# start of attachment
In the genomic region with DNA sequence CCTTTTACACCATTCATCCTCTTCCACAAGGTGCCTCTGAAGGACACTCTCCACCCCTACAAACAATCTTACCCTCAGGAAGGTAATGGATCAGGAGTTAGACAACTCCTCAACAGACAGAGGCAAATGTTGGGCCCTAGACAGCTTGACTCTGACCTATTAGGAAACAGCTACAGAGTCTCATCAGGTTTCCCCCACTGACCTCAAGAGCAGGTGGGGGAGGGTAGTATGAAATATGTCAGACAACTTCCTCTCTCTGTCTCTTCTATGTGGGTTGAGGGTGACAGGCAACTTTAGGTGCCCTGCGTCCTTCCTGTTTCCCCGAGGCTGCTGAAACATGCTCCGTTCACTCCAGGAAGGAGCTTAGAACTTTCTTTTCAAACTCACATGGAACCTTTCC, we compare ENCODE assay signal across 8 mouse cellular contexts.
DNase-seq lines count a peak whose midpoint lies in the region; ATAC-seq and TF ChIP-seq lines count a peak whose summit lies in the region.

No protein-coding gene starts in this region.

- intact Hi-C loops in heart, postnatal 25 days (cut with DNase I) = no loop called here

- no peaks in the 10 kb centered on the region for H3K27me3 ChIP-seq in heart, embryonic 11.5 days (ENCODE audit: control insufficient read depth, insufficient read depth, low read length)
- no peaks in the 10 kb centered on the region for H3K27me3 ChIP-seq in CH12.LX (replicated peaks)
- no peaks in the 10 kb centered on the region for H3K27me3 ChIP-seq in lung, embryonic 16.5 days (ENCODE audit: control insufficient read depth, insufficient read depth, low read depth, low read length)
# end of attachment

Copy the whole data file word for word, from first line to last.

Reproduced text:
In the genomic region with DNA sequence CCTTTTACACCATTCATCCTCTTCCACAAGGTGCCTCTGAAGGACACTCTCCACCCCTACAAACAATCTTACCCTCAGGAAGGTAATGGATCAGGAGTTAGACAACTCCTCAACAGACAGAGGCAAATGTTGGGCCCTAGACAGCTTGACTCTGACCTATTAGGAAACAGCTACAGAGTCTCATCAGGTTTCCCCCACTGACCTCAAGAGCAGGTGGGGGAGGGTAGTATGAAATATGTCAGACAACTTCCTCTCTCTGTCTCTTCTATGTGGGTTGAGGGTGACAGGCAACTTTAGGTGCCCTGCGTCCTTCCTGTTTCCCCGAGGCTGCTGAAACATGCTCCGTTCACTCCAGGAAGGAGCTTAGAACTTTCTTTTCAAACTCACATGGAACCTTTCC, we compare ENCODE assay signal across 8 mouse cellular contexts.
DNase-seq lines count a peak whose midpoint lies in the region; ATAC-seq and TF ChIP-seq lines count a peak whose summit lies in the region.

No protein-coding gene starts in this region.

- intact Hi-C loops in heart, postnatal 25 days (cut with DNase I) = no loop called here

- no peaks in the 10 kb centered on the region for H3K27me3 ChIP-seq in heart, embryonic 11.5 days (ENCODE audit: control insufficient read depth, insufficient read depth, low read length)
- no peaks in the 10 kb centered on the region for H3K27me3 ChIP-seq in CH12.LX (replicated peaks)
- no peaks in the 10 kb centered on the region for H3K27me3 ChIP-seq in lung, embryonic 16.5 days (ENCODE audit: control insufficient read depth, insufficient read depth, low read depth, low read length)